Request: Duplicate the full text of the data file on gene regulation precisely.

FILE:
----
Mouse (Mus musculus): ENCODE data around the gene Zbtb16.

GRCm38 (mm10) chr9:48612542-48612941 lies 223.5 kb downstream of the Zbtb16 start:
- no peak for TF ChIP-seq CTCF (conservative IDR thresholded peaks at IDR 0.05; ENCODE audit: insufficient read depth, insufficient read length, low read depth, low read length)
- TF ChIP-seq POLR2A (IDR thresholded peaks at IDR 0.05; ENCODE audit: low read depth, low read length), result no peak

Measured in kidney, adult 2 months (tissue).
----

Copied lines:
Mouse (Mus musculus): ENCODE data around the gene Zbtb16.

GRCm38 (mm10) chr9:48612542-48612941 lies 223.5 kb downstream of the Zbtb16 start:
- no peak for TF ChIP-seq CTCF (conservative IDR thresholded peaks at IDR 0.05; ENCODE audit: insufficient read depth, insufficient read length, low read depth, low read length)
- TF ChIP-seq POLR2A (IDR thresholded peaks at IDR 0.05; ENCODE audit: low read depth, low read length), result no peak

Measured in kidney, adult 2 months (tissue).